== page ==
Posts Tagged ‘kiln opening’

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Trial by Fire

April 15, 2008

The jars are out of the kiln.  This is probably one of the greatest things about making pottery; opening the kiln.  There are few  other materials that go through such a transformation from start to finish as clay.  About 30 years ago I had the opportunity to build a kiln for the Lorenzens who were potters here in Nova Scotia for 30+ years.  I was definately the young kid on the block and was very flattered to have been asked to do the job.  (I had just returned from a kiln building workshop at the Banff Centre where we built the kilns for the then brand new Ceramics Studio)  In conversations after supper with Alma and  Ernst, I discovered the anticipation never leaves.  Now that I have been potting for 30 years, I know that statement to be true.

I will now show the jars in the same order as my previous post, so that you can see the changes.

There is a black and green slip coming up from the bottom, with black, dark blue and pale blue slip under the transparent glaze coming down from the top.  In the next jar, I wanted to loosen up the slip application.

You can now see the runniness of the dark blue slip into the white space.  I like this kind of vegetation feeling that is happening, sort of remenisent of Tiffany’s stained glass wisteria panels.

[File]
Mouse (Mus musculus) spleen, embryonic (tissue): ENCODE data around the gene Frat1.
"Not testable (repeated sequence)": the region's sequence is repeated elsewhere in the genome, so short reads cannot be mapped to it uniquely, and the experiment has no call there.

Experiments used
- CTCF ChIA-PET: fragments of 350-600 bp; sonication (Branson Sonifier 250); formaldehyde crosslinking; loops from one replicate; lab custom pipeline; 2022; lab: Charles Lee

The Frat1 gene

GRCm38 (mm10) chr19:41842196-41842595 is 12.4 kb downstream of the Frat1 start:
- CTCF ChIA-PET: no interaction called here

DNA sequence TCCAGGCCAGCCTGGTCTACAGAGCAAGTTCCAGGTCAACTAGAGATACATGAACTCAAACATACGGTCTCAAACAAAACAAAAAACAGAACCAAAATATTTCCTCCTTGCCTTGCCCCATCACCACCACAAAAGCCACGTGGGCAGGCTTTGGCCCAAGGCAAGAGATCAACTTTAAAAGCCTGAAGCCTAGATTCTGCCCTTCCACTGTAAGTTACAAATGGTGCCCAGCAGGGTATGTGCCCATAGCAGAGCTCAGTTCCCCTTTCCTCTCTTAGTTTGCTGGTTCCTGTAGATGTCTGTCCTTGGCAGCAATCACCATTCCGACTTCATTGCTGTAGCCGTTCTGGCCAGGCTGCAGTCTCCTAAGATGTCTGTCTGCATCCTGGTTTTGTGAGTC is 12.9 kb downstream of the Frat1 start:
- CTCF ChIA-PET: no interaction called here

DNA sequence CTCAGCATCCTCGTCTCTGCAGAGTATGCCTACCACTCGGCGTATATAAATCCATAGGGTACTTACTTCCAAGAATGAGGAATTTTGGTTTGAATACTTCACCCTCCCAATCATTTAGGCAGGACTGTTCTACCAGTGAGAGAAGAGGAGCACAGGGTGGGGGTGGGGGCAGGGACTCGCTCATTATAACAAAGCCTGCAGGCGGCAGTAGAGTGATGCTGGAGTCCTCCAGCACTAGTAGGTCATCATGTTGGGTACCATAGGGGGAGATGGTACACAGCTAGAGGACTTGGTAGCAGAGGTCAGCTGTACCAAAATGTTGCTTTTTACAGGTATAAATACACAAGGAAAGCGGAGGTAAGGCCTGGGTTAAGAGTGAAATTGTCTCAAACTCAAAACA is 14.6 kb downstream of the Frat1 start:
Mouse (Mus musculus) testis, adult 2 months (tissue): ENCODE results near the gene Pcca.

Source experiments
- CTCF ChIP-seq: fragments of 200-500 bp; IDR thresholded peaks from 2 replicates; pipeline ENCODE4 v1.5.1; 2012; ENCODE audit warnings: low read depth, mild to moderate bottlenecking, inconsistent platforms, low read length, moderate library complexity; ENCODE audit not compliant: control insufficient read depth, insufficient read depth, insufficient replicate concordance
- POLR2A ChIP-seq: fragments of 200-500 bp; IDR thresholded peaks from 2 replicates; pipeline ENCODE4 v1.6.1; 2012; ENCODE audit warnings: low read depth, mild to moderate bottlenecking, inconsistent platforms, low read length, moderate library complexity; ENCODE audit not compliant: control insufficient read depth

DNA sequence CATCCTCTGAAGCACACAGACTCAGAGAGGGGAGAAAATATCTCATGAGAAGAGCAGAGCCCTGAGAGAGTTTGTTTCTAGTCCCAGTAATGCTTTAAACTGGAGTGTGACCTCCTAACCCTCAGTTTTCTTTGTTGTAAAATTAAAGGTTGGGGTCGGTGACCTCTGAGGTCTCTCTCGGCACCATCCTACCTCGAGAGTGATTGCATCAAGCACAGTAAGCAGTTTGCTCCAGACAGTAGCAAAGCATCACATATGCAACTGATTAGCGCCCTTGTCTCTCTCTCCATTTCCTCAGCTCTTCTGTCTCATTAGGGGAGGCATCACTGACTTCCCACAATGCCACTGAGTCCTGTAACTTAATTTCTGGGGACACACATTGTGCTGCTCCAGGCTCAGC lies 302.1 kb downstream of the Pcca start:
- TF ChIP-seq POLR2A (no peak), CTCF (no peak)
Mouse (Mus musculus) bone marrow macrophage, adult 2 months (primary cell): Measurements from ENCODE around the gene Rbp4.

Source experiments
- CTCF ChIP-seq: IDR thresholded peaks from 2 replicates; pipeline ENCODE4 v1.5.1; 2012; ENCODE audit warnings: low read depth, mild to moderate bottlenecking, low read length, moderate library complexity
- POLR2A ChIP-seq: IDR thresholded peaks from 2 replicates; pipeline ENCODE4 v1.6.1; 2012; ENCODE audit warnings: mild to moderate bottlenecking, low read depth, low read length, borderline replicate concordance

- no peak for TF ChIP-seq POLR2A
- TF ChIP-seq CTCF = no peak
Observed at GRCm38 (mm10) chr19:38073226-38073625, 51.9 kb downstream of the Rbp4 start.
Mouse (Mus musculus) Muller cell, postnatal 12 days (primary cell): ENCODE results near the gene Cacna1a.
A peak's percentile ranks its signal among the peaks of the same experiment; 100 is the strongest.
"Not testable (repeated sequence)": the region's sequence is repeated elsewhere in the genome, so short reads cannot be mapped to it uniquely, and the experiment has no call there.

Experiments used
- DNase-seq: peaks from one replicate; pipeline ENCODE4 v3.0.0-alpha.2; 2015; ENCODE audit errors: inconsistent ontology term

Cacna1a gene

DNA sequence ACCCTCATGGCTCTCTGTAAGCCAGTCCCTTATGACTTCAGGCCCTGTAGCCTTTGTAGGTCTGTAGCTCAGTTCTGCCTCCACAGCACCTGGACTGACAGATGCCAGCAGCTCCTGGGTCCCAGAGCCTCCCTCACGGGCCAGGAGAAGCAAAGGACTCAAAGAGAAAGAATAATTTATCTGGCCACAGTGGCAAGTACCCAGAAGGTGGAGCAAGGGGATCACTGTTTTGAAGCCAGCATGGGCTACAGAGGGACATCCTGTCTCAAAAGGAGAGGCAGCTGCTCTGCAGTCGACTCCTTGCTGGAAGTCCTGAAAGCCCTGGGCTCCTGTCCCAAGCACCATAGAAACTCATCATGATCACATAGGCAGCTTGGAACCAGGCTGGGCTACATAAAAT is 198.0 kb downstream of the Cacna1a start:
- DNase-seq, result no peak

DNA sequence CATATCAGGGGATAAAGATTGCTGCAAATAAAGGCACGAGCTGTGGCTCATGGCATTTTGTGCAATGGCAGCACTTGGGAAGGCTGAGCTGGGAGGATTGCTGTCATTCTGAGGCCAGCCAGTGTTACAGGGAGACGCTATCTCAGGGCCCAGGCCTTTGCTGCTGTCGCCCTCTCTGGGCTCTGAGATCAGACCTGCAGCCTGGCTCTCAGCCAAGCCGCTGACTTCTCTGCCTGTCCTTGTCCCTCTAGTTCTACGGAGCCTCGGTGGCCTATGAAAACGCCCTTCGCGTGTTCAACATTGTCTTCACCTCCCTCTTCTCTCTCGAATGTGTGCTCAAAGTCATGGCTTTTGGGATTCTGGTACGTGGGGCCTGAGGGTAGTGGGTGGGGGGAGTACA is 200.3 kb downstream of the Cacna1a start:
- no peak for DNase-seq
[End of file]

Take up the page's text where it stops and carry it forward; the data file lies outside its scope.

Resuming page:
Here is jar # 3 with the addition of a bit of yellow slip.

I like how the slip is fitting better on the form.  The jar was divided into 5 “panels”, which seems to be a more active number than 4.

Here is the last jar with the addition of the “trellis” underneath the slip.  It is kind of hard to see the framework but it adds a nice structure/order for the looser slip overtop.

I think I would like to explore, in the next series of jars, having the green slip on the bottom, extend up into the white space hopefully giving a sense of distance.  This may or may not work but that is the nature of the creative process.  I like the idea of playing with that open white space which falls on the fattest part of the form.  Making that area recede with the runny green slip could be an interesting effect.

You can now see the need for the ability to see into the future.  A painting would have aspects of that future vision while you are thinking about the image, but once you are into the act of laying on paint, the image will change before your eyes and you see what you are going to get.  Clay requires that “trial by fire”.  It is fascinating that each material has very specific differences but there are similarities as well.  I’m interested in how other people, regardless of material, conceive their ideas.

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